Half Moon Bay Foreclosure Statistics & Analysis

My last post on a proposed new law that could alter the timing of Notices of Default was the lead-in to this article.  I’m drilling down to the Half Moon Bay market now so you can see what this could mean for our local neighborhood resales.

First – what the symbols mean:

  • SS = short sale listings currently
  • NOD = Notices of Default on 94019 properties (Half Moon Bay, some of El Granada) – first step to foreclosure.  The lender notifies the borrower that they have not received payment and the foreclosure process has begun.
  • NOT = Notice of Trustee Sale scheduled.
  • REO = Real Estate Owned; The property has been foreclosed upon.  The homeowner who either lived there or held it as an investment property no longer owns the property.  The primary lien holder, usually the lender in first position is the new owner and responsible for tenant eviction and future payments for taxes, insurance, maintenance, etc.
  • REO-NL = bank-owned properties in Half Moon Bay and El Granada that are not listed at this time.
  • REO Listings – banked-owned properties in Half Moon Bay and El Granada that are listed at this time.

Summary of the Graphic below:

The market in general would never know if a property/borrower is in distress if the seller has the funds to cover any shortfall or is able to sell the house and cover his costs of sale.  (Note:  a buyer would know because they would have done their homework.)  If a property requires multiple price reductions the listing may become “short” as the property sits on the market, reducing its price to get an offer.  The Listing Agent will update the MLS to show that the property is now a short sale listing.  At this juncture, the homeowner may, or may not, have missed any payments.  The homeowner will not receive a NOD if they are current on their payments, even if they are underwater on the loan.  If the house does not sell in a short sale, or the homeowner does not want to do a short sale, AND loan payments are stopped, at some point the NOD will be filed and proceed to the Notice of Trustee Sale.  The property can be listed at any time, but the further along the process toward foreclosure the harder to complete a short sale.  Once the bank takes over the property, they will try to get the property listed as quickly as possible (we hope…we think…who knows?!) and at some point in the future it will go on the open market for sale.  Right now, with 19 foreclosures in Half Moon Bay and El Granada, 8 of them are on the market.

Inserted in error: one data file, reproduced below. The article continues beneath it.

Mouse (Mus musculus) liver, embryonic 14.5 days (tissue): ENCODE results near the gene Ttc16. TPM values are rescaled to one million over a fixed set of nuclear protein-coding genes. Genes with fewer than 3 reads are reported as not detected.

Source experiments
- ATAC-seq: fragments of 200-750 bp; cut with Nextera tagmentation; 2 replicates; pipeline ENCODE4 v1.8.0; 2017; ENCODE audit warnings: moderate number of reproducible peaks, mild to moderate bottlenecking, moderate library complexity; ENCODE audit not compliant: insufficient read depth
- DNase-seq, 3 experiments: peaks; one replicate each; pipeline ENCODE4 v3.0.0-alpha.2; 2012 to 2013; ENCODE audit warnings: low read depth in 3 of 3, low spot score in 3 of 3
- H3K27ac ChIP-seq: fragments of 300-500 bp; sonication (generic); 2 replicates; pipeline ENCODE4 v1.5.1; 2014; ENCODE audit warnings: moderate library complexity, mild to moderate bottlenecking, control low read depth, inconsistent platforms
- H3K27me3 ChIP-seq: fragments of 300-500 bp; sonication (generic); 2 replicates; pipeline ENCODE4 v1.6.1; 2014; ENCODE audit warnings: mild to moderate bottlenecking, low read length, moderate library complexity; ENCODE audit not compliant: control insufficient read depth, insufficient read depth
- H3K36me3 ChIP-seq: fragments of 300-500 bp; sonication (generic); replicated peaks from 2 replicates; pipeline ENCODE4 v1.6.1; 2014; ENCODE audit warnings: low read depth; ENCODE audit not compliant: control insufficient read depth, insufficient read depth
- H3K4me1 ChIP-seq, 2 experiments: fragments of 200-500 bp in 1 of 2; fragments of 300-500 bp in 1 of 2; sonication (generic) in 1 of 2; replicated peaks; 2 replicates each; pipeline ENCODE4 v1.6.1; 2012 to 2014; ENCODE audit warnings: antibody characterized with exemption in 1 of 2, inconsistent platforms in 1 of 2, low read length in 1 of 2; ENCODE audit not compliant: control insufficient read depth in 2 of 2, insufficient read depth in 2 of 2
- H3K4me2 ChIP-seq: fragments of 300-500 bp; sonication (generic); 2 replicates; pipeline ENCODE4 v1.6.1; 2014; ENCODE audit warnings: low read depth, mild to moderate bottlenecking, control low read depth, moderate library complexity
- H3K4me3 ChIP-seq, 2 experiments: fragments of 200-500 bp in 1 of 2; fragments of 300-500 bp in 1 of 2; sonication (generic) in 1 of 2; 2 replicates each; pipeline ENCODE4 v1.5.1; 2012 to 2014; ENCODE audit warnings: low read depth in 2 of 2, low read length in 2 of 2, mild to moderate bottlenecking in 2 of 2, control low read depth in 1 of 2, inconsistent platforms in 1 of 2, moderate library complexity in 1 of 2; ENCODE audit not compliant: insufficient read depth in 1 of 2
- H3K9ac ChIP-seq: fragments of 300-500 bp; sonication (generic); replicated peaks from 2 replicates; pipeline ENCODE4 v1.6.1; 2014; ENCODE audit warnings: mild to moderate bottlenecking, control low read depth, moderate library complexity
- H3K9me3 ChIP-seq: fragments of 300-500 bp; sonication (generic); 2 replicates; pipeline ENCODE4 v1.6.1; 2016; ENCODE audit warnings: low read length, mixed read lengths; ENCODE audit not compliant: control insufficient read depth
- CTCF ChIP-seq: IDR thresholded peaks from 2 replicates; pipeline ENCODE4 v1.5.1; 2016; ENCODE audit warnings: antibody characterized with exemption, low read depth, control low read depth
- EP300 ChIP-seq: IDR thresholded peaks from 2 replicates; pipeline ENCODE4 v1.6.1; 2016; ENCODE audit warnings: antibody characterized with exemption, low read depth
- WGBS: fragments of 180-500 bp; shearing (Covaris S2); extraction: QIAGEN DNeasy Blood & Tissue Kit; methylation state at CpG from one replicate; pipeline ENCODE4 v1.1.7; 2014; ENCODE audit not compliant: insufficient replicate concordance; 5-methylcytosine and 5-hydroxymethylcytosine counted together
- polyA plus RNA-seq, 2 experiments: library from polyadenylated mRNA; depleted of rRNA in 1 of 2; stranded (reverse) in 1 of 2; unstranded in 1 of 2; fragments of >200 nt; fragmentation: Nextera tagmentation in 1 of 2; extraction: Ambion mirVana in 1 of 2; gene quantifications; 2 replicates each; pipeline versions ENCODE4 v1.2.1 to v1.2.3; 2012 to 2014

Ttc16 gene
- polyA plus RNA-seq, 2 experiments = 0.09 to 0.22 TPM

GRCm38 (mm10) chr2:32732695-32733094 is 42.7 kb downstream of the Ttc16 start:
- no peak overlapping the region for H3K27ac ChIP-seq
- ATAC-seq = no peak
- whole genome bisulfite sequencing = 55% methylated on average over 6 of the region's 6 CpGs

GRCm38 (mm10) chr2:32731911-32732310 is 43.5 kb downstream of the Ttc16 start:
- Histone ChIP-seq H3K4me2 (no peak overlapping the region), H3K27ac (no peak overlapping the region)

What this means for us:

Over half of the bank owned properties in HMB and El Granada are not yet listed.  Fortunately for us these numbers are relatively small, however, distressed properties do decrease the values in a neighborhood.  This is a huge economic stabilization and recovery situation on our collective hands right now.  Thirty-eight Notices of Trustee Sale have been filed which means these homes are most likely also going to foreclosure.  Some of those may be short sale listings right now.  A short sale helps preserve the neighborhood values because the sale takes place early in the process.  The longer a property is on the market, the more it gets a tainted reputation.  Buyers think “what is wrong with this house? and pass it by.  The REO properties on the market now first showed up on the market as far back as January 2011 (e.g. El Granada home was first listed as a short sale Jan 2011 for $589K, then $499K with no sale; now listed as an REO for $454,500, recently reduced to $443,200).  Some of these homes are part of our inventory for up to six months.

Our goals on this front are to get our short sale listings sold, guide our seller clients to make smart decisions about whether to sell now or not, and educate our buyers on the truth behind days-on-market statistics and other confusing numbers that they see.